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CMMI’s New Making Care Primary Model: An On-Ramp to Value-Based Care

Updated: Sep 26, 2023

The Centers for Medicare and Medicaid Services (CMS) have set ambitions goals for the adoption of value-based alternative payment models (APM) by providers treating the beneficiaries of the Medicare and Medicaid programs. By 2030, Medicare seeks to have 100% of payments tied to quality and value through the adoption of two-sided risk APMs. Success in hitting this target in contingent upon Medicare developing reimbursement models that practices of all sizes and markets can adopt.


Given the potential opportunity to reduce costly utilization and improve the health of a broad range of patients, primary care has been the focus of many initial forays into APMs. To date, many of the value-based reimbursement models developed by Medicare and its Center for Medicare & Medicaid Innovation (CMMI) have required sophisticated infrastructure for the purpose of maximizing at-risk reimbursement. For primary care organizations that treat patients of all ages, the investment and infrastructure needed for these models may not apply to their patients covered by commercial and other governmental insurers.


In recognition of Medicare’s ambitious goals for APMs and the lessons learned from prior value-based primary care models (e.g., Comprehensive Primary Care Plus and Primary Care First), CMMI has developed the Making Care Primary model (MCP). MCP attempts to synthesize the strongest components of prior primary care innovation models, while allowing participation from primary care practices, regardless of their degree of sophistication with value-based care. The primary goals of the MCP are comprehensive primary care that advances health equity, coordinated care that facilitates care transitions and specialist consultation, and a flexible value-based reimbursement structure designed to assist practices in transitioning to capitation. Furthermore, MCP seeks to achieve multi-payer alignment through collaboration with state Medicaid agencies and commercial payors. As a result, the model is accepting applicants from only 8 states: Colorado, Massachusetts, Minnesota, New Mexico, New Jersey, New York, North Carolina, and Washington.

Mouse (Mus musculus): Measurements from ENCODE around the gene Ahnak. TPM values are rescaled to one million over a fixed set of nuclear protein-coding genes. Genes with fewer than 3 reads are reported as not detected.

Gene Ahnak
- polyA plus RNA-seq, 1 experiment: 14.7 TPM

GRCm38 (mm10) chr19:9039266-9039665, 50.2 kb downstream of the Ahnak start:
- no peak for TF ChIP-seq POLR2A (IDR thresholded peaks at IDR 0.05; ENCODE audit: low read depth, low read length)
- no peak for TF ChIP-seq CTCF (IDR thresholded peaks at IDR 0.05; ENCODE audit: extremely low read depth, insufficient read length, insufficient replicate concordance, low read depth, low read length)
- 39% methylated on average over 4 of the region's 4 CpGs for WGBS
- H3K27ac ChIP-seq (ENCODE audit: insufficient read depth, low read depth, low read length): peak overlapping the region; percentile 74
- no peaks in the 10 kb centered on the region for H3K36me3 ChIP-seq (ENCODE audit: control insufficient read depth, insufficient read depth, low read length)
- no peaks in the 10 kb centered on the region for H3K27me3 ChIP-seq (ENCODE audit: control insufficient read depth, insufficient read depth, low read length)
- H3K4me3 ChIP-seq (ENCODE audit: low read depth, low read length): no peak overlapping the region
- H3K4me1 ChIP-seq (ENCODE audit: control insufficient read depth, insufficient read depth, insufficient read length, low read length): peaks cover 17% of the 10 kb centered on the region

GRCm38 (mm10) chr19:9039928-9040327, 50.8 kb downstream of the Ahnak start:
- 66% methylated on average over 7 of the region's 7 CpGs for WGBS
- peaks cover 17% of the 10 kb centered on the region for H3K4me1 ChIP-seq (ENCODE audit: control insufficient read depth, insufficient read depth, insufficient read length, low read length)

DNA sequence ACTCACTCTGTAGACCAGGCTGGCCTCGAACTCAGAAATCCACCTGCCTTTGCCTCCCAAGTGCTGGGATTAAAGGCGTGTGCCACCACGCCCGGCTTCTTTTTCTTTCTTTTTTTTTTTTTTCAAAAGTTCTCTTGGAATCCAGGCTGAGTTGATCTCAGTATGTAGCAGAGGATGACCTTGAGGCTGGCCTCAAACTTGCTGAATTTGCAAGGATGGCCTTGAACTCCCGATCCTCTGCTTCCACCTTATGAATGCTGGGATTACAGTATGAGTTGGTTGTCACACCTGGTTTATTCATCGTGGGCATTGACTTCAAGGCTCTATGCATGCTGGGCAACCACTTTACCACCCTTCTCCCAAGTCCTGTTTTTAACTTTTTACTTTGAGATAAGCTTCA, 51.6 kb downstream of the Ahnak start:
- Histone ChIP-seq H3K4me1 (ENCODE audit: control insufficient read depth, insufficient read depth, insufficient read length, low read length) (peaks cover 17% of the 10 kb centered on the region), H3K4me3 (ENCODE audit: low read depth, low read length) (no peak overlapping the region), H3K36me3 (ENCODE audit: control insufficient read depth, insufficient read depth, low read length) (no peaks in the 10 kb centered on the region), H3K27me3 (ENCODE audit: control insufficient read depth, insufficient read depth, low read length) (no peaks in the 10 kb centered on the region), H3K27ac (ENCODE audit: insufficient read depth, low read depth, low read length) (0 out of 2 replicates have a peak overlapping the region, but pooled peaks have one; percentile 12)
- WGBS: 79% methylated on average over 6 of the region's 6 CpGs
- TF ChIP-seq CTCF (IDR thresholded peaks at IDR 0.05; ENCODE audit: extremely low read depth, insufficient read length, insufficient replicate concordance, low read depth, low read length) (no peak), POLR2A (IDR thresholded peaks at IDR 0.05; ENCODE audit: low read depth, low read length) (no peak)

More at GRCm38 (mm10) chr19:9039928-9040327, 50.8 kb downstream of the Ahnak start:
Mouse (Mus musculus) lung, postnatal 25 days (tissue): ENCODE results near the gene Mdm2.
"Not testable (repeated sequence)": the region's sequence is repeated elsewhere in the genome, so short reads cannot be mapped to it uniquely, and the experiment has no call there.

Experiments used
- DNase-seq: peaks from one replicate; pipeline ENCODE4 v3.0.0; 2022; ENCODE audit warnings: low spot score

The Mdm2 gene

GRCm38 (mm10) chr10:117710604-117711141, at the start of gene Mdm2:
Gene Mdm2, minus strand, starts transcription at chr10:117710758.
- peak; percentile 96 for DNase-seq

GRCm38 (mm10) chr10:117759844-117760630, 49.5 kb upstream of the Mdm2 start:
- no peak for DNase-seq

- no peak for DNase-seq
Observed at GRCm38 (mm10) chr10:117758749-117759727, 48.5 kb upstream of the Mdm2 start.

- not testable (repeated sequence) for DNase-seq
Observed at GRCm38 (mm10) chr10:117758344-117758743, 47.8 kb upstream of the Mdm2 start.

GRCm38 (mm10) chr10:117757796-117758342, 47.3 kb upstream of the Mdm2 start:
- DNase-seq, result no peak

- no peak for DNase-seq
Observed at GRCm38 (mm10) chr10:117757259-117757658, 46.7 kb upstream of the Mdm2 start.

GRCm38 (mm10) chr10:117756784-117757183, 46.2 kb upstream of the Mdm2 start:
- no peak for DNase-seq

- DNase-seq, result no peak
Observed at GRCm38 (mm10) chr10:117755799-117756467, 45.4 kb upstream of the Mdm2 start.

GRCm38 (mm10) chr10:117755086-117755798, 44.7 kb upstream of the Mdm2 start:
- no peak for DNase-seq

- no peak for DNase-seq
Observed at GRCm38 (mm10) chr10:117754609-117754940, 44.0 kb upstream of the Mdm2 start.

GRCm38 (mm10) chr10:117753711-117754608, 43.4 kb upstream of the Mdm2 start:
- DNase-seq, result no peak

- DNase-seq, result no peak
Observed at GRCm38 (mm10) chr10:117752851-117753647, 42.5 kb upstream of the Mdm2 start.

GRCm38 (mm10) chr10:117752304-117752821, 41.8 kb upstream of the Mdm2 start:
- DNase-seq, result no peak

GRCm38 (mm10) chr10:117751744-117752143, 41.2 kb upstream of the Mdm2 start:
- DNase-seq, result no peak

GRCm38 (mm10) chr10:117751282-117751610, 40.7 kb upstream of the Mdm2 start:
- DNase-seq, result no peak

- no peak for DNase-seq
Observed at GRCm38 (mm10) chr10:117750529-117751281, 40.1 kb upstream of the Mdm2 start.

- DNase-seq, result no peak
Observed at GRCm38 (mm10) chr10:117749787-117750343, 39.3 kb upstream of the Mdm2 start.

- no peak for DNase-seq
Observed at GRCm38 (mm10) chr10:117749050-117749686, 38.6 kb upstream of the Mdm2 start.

This article summarizes the financial model that MCP will use to on-ramp primary care organizations to succeed in value-based care and APMs, while highlighting the types of organizations that stand to benefit most from the model.


Financing the On-Ramp to Value-Based Care


MCP promotes an on-ramp to value-based care by gradually transitioning primary care organizations from fee-for-service (FFS) to capitated per beneficiary per month (PBPM) reimbursement for professional services. Concurrently, MCP provides primary care organizations with front-loaded support payments to finance the infrastructure needed for coordinated population health management; organizations are incentivized to make the best use of these investments through increasing levels of upside-only, at-risk quality bonuses. MCP’s reimbursement model is driven by three “Tracks,” corresponding to increasing degrees of at-risk reimbursement. Primary care organizations are able to enter the MCP model at any of the tracks based on their degree of readiness for risk-based reimbursement. Each organization will advance to the next Track after a few years, up to Track 3.